Fiske’s concluding chapter, “Politics,” works well in telling me that the term mass culture is a misnomer as “such a process, if it existed…would be anticultural and unpopular; it would be the antithesis of culture understood as the production and circulation of meanings and pleasures, and of the popular as an intransigent, oppositional, and scandalous set of forces” (141). This tension between the forces of production and the consumers who purchase or reject brands and goods should indeed be celebrated. Oppositional binaries, as Fiske reminds us in his conclusion to Understanding Popular Culture, are also the chaotic sort of energy that should channel scholarship: “New knowledge is not an evolutionary improvement on what precedes it; rather, new knowledges enter adversarial relationships with older, more established ones, challenging their position in the power play of understandings, and in such confrontations new insights can be provoked” (153). With Fiske’s inspiration truth now in hand, I can more confidently forge ahead in my evolution as a fan cultures scholar!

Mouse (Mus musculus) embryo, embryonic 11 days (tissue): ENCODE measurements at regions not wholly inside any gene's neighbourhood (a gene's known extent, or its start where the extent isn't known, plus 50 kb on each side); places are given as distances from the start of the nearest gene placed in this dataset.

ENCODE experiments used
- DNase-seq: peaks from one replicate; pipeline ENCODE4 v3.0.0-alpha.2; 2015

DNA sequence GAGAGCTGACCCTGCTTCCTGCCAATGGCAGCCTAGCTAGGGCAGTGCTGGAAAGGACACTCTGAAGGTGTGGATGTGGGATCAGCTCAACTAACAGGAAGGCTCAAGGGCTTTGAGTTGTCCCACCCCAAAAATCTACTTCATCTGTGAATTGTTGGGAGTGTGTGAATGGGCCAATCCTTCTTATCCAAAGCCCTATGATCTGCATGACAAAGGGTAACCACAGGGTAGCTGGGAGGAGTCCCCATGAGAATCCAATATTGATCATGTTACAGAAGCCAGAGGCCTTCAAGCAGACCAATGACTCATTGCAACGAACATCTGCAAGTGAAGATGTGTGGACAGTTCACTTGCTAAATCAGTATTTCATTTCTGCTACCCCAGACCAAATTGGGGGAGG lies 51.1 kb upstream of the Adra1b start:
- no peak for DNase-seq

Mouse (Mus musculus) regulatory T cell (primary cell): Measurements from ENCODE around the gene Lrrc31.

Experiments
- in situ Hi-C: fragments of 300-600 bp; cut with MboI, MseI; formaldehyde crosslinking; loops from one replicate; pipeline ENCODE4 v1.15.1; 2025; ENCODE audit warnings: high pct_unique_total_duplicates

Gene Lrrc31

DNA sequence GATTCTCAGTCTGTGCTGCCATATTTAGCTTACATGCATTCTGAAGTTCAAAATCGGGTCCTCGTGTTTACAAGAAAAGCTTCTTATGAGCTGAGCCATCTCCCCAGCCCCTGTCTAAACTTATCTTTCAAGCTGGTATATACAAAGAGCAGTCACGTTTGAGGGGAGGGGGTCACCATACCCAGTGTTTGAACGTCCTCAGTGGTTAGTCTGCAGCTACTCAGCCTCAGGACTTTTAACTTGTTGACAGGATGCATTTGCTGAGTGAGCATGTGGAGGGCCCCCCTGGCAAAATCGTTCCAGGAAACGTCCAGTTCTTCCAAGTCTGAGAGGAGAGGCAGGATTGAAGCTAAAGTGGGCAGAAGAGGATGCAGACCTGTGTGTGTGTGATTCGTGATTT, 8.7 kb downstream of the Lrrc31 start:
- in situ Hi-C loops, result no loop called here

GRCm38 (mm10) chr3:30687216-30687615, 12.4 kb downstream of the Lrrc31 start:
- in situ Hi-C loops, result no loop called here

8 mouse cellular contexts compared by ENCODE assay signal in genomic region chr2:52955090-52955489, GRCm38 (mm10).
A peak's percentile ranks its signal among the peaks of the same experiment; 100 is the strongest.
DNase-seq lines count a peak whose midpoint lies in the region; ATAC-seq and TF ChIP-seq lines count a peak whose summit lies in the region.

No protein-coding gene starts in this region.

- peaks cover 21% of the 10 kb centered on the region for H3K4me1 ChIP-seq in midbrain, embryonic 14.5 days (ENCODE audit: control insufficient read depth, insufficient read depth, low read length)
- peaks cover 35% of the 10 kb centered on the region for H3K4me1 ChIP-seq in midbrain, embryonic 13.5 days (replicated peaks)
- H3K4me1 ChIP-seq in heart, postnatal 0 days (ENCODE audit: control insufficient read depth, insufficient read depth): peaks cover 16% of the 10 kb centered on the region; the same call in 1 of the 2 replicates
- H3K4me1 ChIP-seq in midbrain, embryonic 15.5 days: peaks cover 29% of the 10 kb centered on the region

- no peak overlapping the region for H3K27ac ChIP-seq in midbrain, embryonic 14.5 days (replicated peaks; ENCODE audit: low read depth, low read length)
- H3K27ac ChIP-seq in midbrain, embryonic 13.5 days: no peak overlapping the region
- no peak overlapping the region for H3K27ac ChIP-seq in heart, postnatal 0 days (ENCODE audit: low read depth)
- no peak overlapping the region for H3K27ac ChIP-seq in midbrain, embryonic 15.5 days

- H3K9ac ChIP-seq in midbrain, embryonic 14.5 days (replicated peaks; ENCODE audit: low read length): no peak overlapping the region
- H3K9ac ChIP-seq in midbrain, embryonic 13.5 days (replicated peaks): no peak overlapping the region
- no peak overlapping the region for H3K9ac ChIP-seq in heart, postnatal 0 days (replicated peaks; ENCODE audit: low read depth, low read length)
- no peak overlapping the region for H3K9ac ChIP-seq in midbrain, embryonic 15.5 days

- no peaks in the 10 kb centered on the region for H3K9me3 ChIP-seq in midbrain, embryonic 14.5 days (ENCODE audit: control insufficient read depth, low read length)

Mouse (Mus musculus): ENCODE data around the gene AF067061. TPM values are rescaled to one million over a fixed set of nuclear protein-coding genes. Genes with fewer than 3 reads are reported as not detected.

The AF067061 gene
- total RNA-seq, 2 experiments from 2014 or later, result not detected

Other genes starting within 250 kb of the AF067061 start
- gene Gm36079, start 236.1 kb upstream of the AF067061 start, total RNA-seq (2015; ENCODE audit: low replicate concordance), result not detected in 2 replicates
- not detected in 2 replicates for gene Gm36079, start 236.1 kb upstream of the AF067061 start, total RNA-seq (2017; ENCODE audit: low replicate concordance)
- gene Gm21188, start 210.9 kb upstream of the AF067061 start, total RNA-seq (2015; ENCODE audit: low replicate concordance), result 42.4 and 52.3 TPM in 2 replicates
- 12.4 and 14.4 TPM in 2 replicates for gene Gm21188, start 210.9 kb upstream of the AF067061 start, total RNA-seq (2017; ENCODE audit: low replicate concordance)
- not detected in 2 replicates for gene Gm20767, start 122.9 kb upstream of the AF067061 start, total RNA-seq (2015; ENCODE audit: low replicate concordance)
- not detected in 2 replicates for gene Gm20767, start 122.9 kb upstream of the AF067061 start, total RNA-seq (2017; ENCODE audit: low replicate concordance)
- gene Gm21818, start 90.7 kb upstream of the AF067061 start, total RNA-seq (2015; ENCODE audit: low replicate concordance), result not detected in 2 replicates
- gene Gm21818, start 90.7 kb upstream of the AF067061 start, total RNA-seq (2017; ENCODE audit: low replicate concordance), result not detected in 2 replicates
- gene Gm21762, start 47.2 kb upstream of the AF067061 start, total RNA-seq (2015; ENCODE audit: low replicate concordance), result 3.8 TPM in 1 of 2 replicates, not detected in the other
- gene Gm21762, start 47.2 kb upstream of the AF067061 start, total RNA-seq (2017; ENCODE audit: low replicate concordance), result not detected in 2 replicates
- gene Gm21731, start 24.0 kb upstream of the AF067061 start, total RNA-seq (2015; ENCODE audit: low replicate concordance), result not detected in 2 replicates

Tuesday, November 6, 2012

Understanding Popular Culture: Part One

In approaching reading John Fiske’s seminal cultural studies text, Understanding Popular Culture (Second Edition, Routledge 2010), I regard it, like editor Lisa A. Lewis’s The Adoring Audience: Fan Culture and Popular Media (Routledge 1992), as a historical document (as all theory becomes in representing the avant-garde ideas of their respective eras). At the same time, I ask myself how Fiske’s theories resonate with our current culture. After all, the true touchstone of testing the timelessness, the universal truth, of a theorist’s mettle, can be achieved by applying his or her ideas beyond the era of their historical context. Fortunately, Fiske’s ideas, for me, have withstood the passage of time…
Fiske, like his equally brilliant protégé, Henry Jenkins, indeed wishes to enlighten students and general readers about the market and societal forces shaping our spending habits and identity formation. Taken to a greater level, if we do not have the so-called “elitist” intellectuals looking out for the every-person, who will step into the gap to help us to better grasp, and, in turn, manipulate and appropriate the corporations, political action committees, and media conglomerates trying to control our lives?